- Tell them about the solution that will work. Paul said that God “will judge the world in righteousness by a man whom he has appointed; and of this he has given assurance to all by raising him from the dead.” (Ac. 17:31). The solution is Jesus—the one who was raised from the dead, who is the assurance that God’s judgment will be righteous when the end comes. He is the only solution, and the one toward whom we want to direct others’ hearts and their lives.
- Finally, push them to a decision point. It’s ultimately up to each one and the response that he or she makes to God, but there’s nothing wrong with asking someone in a Bible study, “What do you think you need to do about that?” It’s the same impetus that Paul put behind his words when he said, “The times of ignorance God overlooked, but now he commands all people everywhere to repent” (Ac. 17:30).
There are plenty of examples that we can look to for advice in outreach (see also Jesus’ interaction with the woman at the well, John 4). And so I hope that these thoughts add something to your toolbox and help us make more connections as we teach others to follow Jesus and to understand the word more accurately.
- Dan Lankford, minister
PS — Special thanks to church member, Sean Cartaya, for creating the outline of this article and sharing it with me so that I could share it here.
In his book by the same title, Patrick Lencioni highlights The Three Signs of a Miserable Job: anonymity, irrelevance, and immeasurement. While they have a tremendous impact in a work environment, these challenges can do just as much damage among a group of saints. Last week’s article discussed irrelevance; its symptoms and solutions. This week, let’s look at the third of these three signs.
Immeasurement describes the way that many organizations have little or no measurable ways for employees to know if they are succeeding at their tasks or advancing within the team structure. It’s admittedly a little more nuanced than that, depending on the industry and individual organization, but that’s the basic concept.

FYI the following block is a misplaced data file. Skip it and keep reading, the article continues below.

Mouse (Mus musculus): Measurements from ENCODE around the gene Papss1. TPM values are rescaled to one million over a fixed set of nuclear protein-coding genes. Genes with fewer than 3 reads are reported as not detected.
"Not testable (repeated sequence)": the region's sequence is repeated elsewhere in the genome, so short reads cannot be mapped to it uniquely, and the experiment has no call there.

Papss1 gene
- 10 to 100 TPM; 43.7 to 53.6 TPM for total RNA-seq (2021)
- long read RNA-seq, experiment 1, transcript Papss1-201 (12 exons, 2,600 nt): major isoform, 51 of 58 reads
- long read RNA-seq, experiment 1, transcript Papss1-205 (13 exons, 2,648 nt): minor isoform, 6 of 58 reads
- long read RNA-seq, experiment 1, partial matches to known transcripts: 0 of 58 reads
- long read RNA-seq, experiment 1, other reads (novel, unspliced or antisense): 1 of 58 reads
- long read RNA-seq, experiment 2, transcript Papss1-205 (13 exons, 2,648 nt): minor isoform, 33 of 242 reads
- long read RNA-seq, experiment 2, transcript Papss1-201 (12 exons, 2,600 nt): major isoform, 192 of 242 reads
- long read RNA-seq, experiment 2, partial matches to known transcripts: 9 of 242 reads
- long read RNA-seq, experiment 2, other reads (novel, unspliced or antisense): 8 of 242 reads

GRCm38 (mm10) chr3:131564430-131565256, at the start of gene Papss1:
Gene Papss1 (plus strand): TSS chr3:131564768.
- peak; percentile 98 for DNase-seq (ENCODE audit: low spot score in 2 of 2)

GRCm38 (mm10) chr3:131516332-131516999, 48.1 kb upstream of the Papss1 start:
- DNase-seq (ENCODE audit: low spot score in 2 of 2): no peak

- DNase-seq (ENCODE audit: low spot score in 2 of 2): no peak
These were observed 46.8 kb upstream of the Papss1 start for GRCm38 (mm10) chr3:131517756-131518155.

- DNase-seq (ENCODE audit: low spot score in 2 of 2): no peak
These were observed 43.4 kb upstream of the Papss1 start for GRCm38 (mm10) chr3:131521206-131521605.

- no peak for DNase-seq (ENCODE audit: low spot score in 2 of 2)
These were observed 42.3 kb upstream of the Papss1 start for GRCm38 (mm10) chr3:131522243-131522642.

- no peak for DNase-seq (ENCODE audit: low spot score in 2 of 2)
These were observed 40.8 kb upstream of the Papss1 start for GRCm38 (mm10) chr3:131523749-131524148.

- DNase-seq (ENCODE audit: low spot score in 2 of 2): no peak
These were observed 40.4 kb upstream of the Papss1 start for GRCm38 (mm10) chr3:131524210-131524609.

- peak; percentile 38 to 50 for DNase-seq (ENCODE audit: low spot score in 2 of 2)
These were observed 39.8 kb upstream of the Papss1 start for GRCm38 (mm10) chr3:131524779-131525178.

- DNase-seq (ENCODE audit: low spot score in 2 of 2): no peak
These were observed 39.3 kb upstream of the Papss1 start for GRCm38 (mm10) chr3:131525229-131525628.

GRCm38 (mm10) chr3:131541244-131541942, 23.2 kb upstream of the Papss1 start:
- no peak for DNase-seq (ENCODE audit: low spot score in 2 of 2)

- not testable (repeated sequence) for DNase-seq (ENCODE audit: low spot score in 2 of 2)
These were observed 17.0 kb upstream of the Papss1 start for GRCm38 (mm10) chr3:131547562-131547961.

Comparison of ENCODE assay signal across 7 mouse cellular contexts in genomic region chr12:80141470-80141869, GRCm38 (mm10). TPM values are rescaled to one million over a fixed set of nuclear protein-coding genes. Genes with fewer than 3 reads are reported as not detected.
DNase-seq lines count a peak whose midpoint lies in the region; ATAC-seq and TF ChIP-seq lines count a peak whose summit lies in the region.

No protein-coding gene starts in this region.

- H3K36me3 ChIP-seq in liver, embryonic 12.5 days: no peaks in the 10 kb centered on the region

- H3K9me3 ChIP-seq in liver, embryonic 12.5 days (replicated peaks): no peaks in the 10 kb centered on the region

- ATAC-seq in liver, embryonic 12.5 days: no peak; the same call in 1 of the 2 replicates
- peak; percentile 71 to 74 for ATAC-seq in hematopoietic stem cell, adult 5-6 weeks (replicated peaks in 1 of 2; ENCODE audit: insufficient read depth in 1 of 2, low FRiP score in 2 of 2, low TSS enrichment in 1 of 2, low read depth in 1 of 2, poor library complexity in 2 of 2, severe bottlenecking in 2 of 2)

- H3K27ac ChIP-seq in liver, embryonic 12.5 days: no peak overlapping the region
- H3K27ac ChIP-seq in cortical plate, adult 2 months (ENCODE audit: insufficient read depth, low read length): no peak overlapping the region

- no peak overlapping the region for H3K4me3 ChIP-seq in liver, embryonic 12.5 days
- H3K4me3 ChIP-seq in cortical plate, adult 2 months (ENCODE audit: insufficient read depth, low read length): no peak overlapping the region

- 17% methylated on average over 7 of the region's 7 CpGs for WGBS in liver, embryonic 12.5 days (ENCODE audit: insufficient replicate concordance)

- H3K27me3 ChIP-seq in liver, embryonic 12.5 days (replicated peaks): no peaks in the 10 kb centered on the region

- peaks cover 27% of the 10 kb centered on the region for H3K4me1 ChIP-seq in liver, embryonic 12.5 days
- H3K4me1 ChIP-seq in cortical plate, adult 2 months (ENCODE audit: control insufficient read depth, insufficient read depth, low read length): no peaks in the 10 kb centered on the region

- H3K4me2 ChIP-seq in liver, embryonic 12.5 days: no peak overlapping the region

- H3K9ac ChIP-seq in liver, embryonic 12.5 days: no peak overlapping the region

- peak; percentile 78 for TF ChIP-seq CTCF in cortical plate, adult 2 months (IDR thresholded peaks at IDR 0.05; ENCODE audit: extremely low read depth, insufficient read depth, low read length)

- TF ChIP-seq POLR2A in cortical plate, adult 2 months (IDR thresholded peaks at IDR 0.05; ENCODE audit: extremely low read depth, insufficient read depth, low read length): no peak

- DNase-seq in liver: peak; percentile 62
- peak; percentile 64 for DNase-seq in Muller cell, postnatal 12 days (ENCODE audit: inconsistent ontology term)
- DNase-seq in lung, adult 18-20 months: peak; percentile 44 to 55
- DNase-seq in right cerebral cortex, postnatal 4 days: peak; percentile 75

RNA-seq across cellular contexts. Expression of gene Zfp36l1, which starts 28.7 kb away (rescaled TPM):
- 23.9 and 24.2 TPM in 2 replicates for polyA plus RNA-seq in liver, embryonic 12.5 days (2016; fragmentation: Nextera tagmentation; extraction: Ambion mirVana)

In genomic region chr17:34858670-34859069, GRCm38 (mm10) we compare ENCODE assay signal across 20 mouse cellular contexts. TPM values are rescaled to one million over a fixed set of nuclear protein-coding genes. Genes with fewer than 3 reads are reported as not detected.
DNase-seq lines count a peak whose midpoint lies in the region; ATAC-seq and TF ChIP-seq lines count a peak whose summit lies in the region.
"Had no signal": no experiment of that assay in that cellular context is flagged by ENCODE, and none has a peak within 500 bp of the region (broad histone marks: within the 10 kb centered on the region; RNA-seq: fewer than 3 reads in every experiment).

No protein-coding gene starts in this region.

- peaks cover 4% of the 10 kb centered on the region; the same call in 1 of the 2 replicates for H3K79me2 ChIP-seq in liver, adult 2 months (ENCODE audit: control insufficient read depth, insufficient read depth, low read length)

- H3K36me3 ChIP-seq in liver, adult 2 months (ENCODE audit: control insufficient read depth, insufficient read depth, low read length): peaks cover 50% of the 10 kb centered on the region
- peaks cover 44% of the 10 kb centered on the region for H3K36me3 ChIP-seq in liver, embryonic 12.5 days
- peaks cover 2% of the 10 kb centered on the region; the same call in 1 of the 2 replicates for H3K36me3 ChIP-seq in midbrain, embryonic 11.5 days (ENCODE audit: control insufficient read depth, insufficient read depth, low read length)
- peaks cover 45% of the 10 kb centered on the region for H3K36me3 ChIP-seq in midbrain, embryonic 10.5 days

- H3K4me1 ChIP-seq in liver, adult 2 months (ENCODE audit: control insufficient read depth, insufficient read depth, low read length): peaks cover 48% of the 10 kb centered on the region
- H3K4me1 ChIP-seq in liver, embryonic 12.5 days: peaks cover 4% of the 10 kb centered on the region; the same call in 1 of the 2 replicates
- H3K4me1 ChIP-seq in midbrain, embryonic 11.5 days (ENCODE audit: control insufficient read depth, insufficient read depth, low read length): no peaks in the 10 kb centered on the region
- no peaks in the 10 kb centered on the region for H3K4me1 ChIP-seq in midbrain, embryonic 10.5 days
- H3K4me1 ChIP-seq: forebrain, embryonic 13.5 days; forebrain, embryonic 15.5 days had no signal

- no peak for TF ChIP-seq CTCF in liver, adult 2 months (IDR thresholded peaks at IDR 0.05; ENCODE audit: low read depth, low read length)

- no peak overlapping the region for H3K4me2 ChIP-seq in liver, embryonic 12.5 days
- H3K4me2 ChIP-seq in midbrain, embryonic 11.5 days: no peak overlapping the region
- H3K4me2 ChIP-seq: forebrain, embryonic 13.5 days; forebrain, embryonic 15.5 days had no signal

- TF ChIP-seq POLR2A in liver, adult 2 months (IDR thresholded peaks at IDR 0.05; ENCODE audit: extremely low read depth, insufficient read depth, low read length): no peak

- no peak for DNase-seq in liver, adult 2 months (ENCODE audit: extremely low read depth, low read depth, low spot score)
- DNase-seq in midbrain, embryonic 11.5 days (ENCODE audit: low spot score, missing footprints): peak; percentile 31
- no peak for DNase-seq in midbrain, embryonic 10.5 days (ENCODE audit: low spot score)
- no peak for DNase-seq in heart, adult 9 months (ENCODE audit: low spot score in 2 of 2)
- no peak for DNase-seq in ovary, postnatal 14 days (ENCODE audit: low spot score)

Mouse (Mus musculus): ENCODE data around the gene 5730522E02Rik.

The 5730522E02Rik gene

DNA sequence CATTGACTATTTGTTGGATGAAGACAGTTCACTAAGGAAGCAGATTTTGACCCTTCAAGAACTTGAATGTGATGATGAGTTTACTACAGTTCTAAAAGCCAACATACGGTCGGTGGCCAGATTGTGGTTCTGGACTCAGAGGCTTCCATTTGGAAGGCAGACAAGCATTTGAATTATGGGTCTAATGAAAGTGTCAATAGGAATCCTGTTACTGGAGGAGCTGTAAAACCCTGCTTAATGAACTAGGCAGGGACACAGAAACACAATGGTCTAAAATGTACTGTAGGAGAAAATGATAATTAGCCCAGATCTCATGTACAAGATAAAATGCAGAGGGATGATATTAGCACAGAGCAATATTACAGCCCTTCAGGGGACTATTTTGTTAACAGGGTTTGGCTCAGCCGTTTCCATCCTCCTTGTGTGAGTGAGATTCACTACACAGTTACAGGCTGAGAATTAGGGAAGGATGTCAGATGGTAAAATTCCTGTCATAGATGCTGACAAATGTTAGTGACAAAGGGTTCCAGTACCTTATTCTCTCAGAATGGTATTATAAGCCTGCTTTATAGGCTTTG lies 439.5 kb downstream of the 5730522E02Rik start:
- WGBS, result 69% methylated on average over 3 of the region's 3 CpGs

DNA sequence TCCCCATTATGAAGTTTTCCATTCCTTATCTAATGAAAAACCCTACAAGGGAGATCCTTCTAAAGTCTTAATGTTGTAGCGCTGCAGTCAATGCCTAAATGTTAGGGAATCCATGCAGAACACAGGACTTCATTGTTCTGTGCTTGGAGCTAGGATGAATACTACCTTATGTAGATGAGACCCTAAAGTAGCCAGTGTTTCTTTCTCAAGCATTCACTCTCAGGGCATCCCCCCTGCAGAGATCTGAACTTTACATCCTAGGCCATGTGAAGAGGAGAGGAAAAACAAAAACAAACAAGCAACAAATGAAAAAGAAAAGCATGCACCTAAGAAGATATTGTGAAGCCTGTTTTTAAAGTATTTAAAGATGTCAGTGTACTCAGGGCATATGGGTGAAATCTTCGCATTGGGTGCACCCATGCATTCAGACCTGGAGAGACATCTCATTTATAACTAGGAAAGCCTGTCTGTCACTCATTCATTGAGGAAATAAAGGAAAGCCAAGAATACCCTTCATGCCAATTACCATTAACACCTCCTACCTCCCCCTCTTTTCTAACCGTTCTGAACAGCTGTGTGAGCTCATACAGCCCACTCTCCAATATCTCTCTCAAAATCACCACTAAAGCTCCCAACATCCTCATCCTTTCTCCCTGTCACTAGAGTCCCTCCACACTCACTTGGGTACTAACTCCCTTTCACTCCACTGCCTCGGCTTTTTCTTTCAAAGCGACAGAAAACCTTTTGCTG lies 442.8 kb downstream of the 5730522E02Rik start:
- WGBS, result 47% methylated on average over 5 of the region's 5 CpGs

In a congregation, immeasurement is essentially manifested where there is little or no help for growth. When church leaders and members think that the status quo must be accepted, when they look at talent or spiritual potential as static rather than dynamic, when they settle with the saved and stop seeking out the lost; then church members will feel a sense of immeasurement. That is, they will begin to subtly believe that there is no way to grow, no benefit to growth, and therefore no reason to grow. This line of thought can be so discouraging.
But the New Testament sets a precedent of personal growth that knows no limits. Paul said, “one thing I do: forgetting what lies behind and straining forward to what lies ahead, I press on toward the goal for the prize of the upward call of God in Christ Jesus. Let those of us who are mature think this way…” (Phil. 3:13-14) As long as we fall short of Christ’s own perfection, we have room for spiritual growth. This is true of God’s people as individuals and as congregations.
So, consider a few things that can help us overcome this challenge together.
First, believe that you can grow in the Lord. Believing that there’s no hope of anything better is a self-fulfilling prophecy. But if each of us believe that we are capable of more, then we will have the motivation to pursue more.
Second, look for mentors who can guide and teach you, and ask them for their help. Mentoring doesn’t have to be a systematized thing through a church program or effort. Usually, the greatest spiritual growth comes when one person encourages another (remember that Barnabas went and sought out Saul of Tarsus to begin his work as The Apostle Paul [Acts 11:25-26]). Seek out someone who can be your Barnabas and ask them to help you grow.
Third, be ready to step out of your comfort zone. Growth always comes with some discomfort, so expect that to be the case with spiritual growth too.
Fourth, remember that measurable spiritual growth isn’t necessarily accompanied by praise and accolades. But that shouldn’t be the reason that we want to grow spiritually anyway. Jesus instructed us to simply be satisfied with serving God well, even if we aren’t praised for it (cf. Lk. 17:7-10).
Fifth, set the right goals for spiritual growth. Maybe you should set a goal to be qualified as an elder, or to be a blessing like Tabitha was for the early saints, or to improve in your ability to lead in worship, or to be a better teacher to kids, or to be better at reaching out to the lost, or to show hospitality in a better way… In any case, make a plan to grow in some way that will give glory to God. And trust me, your efforts will be noticed, either by God or by man. It will not all be in vain.